Brochure Copy Doesn’t Belong Here
My wife and I headed to Charleston, SC this weekend. We enjoyed talking for the first 3 hrs but then the last couple of hrs we started to have awkward silent periods. I didn’t want to quickly turn on the radio and to seem like I didn’t want to talk (especially if she still wanted to).
But finally, I eased the volume up and tried to find a station. I kept hitting search and finally found a show that was about home improvement. My passion. And my wife seems to enjoy that too.
We listened for a few minutes and then the host said, “Today we’re going to do something different and visit an appliance store to talk with the owner”.
I thought: that’s odd — I wonder how they’ll do that and make it interesting on the radio.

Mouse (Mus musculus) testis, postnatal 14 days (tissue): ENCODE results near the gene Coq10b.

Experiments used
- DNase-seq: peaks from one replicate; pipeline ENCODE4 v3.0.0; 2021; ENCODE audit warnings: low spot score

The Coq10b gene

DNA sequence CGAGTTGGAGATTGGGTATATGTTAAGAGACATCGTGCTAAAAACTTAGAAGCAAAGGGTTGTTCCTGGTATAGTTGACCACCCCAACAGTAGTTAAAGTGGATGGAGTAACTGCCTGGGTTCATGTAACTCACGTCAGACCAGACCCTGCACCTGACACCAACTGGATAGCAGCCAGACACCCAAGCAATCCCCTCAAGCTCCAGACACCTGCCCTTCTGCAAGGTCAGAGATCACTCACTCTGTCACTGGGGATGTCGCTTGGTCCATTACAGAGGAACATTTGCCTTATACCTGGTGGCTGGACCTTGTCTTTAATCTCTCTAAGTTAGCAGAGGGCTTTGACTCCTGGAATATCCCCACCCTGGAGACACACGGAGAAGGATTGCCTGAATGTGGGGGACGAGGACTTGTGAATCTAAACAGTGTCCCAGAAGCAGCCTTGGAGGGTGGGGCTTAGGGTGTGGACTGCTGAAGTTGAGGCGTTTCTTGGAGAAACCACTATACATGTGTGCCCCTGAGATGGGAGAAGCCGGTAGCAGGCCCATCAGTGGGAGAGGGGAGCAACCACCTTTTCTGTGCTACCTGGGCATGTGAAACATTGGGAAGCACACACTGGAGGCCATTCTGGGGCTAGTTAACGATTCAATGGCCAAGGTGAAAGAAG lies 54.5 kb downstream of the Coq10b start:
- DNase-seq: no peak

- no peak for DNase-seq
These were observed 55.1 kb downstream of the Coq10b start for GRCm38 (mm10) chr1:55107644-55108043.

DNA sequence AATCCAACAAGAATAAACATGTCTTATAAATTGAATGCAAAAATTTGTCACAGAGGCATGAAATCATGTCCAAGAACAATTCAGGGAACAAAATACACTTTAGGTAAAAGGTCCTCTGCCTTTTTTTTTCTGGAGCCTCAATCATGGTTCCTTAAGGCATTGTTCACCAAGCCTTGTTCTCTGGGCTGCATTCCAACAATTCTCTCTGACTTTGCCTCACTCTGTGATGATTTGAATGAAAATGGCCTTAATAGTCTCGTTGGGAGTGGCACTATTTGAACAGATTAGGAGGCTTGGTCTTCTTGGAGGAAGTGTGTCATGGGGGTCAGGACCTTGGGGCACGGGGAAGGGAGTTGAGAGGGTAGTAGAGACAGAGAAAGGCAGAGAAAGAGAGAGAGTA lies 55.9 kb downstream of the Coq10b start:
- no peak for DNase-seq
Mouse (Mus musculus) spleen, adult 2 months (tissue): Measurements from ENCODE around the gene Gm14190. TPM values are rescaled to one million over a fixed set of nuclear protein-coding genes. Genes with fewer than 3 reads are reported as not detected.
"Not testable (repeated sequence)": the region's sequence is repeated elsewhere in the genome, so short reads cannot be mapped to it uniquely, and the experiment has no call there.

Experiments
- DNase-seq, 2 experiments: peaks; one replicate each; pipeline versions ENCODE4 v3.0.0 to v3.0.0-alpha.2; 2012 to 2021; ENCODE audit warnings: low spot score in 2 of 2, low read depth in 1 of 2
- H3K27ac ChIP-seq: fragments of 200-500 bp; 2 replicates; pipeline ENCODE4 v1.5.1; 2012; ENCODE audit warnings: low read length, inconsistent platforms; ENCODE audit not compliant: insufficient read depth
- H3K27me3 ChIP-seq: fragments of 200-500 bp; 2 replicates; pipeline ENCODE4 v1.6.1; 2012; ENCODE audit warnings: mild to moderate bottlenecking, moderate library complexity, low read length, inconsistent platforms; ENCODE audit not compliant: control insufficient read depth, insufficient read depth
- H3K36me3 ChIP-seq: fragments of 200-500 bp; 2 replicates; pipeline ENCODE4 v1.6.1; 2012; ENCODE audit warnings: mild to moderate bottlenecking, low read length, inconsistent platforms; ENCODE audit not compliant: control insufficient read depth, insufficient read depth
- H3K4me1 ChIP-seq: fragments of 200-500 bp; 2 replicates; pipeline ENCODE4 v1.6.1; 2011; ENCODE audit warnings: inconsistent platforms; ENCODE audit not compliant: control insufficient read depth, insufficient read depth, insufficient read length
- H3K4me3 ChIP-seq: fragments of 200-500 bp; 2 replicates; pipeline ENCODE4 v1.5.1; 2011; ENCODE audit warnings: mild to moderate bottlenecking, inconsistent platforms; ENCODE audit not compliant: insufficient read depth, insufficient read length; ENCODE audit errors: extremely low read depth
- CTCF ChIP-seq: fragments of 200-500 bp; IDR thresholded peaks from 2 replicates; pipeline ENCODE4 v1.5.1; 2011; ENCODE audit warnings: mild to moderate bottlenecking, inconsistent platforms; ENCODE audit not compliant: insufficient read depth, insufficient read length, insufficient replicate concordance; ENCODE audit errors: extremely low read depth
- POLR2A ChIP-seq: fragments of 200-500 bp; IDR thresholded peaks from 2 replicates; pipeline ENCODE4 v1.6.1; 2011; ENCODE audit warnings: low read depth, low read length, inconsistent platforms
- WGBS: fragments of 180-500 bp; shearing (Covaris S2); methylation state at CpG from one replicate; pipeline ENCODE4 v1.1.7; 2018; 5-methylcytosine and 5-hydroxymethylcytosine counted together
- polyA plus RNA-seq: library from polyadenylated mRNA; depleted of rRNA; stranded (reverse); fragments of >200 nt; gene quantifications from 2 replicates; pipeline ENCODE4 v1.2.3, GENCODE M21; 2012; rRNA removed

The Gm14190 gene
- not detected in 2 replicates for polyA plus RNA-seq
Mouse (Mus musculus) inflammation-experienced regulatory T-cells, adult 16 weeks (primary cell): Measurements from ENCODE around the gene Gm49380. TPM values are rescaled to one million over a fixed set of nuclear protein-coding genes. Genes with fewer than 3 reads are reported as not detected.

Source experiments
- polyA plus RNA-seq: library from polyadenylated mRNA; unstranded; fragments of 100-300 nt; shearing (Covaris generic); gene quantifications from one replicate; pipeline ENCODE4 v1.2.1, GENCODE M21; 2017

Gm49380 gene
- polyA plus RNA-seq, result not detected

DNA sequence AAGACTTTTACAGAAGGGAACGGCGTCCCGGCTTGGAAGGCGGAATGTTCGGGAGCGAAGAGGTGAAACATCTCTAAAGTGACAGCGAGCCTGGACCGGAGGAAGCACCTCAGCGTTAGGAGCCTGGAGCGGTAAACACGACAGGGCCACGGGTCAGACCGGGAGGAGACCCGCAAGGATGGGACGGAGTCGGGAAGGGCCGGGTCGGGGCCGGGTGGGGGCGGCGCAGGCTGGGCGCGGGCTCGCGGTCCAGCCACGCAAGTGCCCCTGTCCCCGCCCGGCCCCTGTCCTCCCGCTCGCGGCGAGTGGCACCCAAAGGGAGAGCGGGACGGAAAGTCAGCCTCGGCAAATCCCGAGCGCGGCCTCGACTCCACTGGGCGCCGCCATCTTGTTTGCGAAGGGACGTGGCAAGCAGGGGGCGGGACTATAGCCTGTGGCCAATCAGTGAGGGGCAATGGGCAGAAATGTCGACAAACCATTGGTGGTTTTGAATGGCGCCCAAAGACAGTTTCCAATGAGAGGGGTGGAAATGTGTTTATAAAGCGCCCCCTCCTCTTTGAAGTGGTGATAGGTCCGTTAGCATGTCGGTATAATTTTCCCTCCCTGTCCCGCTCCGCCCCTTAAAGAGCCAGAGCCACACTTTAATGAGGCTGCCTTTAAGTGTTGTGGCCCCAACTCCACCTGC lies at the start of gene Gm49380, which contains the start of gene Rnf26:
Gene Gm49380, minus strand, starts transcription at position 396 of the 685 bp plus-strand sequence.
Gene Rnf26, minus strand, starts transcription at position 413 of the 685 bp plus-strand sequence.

Well. They didn’t.
The host and the owner of the store “walked” through appliance setups and told us how nice each looked. And how much they cost. After the 3rd set of appliances, it all sounded the same, except the price kept increasing. But for no immediate reason.
If this was a television show, I’m sure we could have seen why things increased in value — and it would have engaged us longer than the radio show did. Within 20 min, we changed channels.
Certain mediums dictate certain content.
A lot of people simply take long brochure copy and put it on a web page and expect to work. But it falls flat.
Websites need good web content. Not brochure content (and vice versa).
What’s the difference? Web content should be:
- Short, skim-able (about 50-words/page)
- Content that interacts with other parts of the web
- Visual (photos, or even better, short videos)
If it can work well in a brochure; it’s not engaging/interactive enough on a website. Putting brochure copy on a website will cause people to jump. Usually within 30 seconds.